It sounds like you believe that the company which offers the longest warranty has the best deal for the consumer. But GM's 100,000 mile warranty expires in 5 years; and the average car in the U.S. is driven 12,000 miles a year. This means that most GM warranties will expire when the car has only 60,000 miles on it. For that reason; GM's warranty is not as good as Chrysler's, Hyundai's, or Ford's; because Chrysler now warranties their engine, transmission, and drive system for UNLIMITED MILEAGE, with NO TIME LIMIT. That means the Chrysler warranty will NEVER EXPIRE; no matter how long you keep the car, or how far you drive it. Isn't that a better deal??!!! And Hyundai's warranty is good for 100,000 miles or TEN YEARS; which is TWICE as long as GM's. Even Ford's warranty is good for 70,000 miles or 6 years; which for the average driver is still a year longer than GM's.

    But back to your seemingly absolute faith in GM's 'advanced technology' and good will about their "no questions asked" warranty policies. Have you ever heard of Dex Cool coolant? Dex Cool was a long life coolant which GM developed in the early 1990's. They REQUIRED it to be used in every vehicle which originally came with it; in order for the warranty to remain valid. But it eventually turned out that the advanced technology chemicals in GM's Dex Cool coolant were attacking the advanced technology silicone rubber intake manifold gaskets that GM was using in their motors. And the result was that the advanced technology radiators and cooling systems were becoming plugged up with brown sludge; and causing the engines to overheat and blow head gaskets; and the damage was sometimes so severe that it required the entire engine to be replaced. This problem affected thousands and thousands of vehicles that GM built for more than ten years. But GM refused to admit there was any problem. Finally, when enough people became aware of this situation, they contacted lawyers and filed the LARGEST CLASS ACTION LAWSUIT IN HISTORY against GM. The courts eventually forced GM to pay for the damages to all those motors; but GM's lawyers negotiated a sliding scale of compensation, based on the age of the vehicle. The result was that owners of vehicles made as recently as 2001 are only receiving $80 for repairs to their car that often cost $800 or more. And GM still never admitted any fault in the case.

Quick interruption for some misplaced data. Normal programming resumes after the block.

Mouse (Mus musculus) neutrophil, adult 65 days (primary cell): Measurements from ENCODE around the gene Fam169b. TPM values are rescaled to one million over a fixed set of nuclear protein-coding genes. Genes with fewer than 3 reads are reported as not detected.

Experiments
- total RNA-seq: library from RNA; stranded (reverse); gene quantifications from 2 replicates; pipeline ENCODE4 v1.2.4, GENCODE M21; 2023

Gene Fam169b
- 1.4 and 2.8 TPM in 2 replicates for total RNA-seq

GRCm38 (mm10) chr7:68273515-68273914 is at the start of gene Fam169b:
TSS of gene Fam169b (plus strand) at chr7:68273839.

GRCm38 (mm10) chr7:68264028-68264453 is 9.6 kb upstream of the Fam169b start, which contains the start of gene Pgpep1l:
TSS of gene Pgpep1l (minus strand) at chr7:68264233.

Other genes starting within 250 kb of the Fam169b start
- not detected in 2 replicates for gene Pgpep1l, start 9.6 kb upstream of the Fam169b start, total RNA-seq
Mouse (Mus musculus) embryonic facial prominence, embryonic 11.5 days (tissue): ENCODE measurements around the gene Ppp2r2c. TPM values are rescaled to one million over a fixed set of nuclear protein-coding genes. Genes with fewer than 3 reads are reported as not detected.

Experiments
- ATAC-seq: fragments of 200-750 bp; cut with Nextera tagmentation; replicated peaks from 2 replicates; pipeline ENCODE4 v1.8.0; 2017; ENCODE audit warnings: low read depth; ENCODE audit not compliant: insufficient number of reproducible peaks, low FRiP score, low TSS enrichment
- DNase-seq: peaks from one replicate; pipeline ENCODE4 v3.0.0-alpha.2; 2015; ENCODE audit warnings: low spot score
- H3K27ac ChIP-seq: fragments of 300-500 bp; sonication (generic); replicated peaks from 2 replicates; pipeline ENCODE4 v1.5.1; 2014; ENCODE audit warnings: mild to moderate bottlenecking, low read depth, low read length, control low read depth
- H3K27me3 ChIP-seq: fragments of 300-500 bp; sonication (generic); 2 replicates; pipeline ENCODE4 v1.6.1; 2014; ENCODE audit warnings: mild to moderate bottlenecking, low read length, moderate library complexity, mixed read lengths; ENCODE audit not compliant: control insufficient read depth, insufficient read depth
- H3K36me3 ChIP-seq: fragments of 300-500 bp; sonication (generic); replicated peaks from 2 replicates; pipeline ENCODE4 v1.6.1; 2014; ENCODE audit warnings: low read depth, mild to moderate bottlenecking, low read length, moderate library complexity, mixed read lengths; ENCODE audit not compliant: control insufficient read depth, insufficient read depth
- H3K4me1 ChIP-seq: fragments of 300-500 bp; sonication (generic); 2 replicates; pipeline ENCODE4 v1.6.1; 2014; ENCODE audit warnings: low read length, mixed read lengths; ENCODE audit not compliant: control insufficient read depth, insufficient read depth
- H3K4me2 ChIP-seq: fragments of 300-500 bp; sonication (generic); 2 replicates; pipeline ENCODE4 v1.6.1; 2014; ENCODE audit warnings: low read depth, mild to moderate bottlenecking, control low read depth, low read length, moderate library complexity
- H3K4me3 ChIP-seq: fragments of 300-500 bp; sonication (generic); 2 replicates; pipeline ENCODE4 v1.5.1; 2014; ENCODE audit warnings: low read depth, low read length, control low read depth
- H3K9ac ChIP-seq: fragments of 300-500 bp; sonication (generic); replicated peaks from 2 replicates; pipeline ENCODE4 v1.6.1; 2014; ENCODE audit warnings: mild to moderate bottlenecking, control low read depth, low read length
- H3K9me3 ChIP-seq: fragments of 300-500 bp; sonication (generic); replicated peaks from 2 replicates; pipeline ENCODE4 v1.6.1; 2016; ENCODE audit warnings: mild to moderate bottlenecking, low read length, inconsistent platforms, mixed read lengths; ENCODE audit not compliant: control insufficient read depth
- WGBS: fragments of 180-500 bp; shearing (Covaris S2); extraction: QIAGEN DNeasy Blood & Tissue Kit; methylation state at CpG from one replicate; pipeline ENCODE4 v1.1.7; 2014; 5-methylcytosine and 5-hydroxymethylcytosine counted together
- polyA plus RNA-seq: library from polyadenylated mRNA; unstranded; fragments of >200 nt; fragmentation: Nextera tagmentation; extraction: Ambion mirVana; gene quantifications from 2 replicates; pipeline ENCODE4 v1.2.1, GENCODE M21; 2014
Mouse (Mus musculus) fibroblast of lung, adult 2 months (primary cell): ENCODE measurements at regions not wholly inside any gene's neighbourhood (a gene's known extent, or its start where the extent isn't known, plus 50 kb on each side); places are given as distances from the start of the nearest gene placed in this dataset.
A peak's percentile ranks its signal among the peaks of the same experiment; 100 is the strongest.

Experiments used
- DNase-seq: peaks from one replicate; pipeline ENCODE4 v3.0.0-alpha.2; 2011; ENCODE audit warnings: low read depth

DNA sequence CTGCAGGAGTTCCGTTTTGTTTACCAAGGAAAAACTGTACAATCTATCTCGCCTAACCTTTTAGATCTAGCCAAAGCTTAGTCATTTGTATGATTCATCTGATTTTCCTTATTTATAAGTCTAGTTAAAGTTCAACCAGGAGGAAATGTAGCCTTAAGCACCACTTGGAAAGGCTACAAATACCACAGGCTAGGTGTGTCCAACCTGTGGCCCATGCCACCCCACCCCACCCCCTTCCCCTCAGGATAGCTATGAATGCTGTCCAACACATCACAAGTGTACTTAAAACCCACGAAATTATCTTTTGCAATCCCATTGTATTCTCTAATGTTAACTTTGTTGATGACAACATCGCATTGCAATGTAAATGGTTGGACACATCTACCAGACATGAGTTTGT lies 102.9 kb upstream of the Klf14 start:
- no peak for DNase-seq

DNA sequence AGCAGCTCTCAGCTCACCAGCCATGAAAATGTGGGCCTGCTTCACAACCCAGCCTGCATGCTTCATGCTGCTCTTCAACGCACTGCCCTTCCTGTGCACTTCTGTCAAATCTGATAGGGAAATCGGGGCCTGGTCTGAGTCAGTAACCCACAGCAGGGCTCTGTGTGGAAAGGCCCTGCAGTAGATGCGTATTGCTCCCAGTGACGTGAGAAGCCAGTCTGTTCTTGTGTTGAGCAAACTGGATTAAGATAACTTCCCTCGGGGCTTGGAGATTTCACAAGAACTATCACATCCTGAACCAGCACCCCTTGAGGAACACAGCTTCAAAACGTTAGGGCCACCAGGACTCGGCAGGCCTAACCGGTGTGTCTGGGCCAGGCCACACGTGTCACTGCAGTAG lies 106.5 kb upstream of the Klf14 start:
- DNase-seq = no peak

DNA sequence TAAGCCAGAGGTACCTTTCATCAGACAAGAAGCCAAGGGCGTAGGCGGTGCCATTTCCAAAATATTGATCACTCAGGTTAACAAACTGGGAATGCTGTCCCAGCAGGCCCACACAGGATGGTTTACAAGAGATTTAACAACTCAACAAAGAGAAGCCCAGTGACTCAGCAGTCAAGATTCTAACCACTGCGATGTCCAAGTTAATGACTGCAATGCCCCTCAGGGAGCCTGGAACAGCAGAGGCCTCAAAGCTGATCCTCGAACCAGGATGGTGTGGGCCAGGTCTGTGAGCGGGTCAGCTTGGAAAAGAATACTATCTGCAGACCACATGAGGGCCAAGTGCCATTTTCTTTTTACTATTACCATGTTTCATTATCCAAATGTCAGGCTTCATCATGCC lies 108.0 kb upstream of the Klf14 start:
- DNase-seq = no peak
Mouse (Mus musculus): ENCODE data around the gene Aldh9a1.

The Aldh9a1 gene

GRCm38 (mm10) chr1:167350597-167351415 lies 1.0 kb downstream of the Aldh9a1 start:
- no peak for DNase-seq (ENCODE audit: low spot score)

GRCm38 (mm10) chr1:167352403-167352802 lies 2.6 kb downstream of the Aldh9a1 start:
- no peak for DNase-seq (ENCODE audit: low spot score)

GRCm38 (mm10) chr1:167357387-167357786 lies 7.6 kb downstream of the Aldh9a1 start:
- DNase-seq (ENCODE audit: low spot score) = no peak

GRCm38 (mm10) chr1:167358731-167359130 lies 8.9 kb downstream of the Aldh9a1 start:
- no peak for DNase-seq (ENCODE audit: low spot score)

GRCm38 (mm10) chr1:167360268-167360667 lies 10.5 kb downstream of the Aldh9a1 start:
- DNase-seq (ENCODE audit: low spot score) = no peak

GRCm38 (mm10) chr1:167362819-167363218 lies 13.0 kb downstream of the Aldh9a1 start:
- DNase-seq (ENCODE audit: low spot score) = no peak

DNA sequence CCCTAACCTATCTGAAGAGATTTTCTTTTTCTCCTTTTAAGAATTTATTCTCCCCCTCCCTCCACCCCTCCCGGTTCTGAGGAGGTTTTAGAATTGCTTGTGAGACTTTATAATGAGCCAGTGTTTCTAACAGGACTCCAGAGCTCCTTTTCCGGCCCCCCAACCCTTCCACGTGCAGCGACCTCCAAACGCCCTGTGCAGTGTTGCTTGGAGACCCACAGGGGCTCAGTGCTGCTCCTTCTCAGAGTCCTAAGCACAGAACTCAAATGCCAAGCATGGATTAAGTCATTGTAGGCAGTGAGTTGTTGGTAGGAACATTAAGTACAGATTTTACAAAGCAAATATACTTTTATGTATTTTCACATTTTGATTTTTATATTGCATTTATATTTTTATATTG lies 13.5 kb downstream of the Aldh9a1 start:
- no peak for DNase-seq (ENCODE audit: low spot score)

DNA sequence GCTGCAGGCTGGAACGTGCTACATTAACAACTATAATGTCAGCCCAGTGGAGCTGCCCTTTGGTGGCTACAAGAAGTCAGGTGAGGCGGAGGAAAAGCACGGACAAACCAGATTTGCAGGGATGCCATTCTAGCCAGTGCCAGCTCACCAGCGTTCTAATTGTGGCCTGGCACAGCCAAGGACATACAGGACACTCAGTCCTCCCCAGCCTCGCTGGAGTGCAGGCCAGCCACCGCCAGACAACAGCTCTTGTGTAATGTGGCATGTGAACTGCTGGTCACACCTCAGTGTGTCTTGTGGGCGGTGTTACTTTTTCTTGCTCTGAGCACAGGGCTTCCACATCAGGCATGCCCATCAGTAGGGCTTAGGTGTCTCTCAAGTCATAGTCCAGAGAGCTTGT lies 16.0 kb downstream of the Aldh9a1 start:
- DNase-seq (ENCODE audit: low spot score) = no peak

But perhaps you dismiss that incident as an isolated example; which is not really representative of GM. So here's another one to broaden the picture: In 1999, GM introduced a new small block V-8 engine of 4.8 liters. This engine was designed with restricted coolant flow to the cylinder heads; in order to achieve greater fuel efficiency and lower emissions. It became the standard engine in many Chevy pickup trucks. And it turned out that this engine has an oil sludge problem; just like the Toyotas that you think are such an example of poor engineering. Why do you ignore the GM oil sludge problem; and write as if Toyota is the only company that has such a problem? And why do you write as if GM has the best warranty; when two other manufacturers have better warranties than GM? Who do you think you're kidding???
  • patpat Posts: 10,421
    Actually, this is not a topic about what car to buy, it's a topic available to people who have questions about any sort of problems or repairs for their 07 Camrys.

    Let me suggest you use one or more of the search features on the sidebar to find better topics for your decision-making process. I suggest you start by going to the Automotive News board from the Browse by Board feature and have a look at the topics there. I think you'll find several of interest to you.

    Best of luck to you.
  • djm2djm2 Posts: 705
    Good Morning to All:

    (Some thoughts to share with the group!)

    My 2007 Camry was purchased new from a dealer in Northern N.J. I have all my service done at the selling dealer. (I even purchase my tires from the dealer.) The vehicle now has almost 52,000 miles on it, and the only thing that has been serviced under the extended warranty was the exterior oil line. (Since I am constantly on road trips I had this line replaced as preventive maintenance.)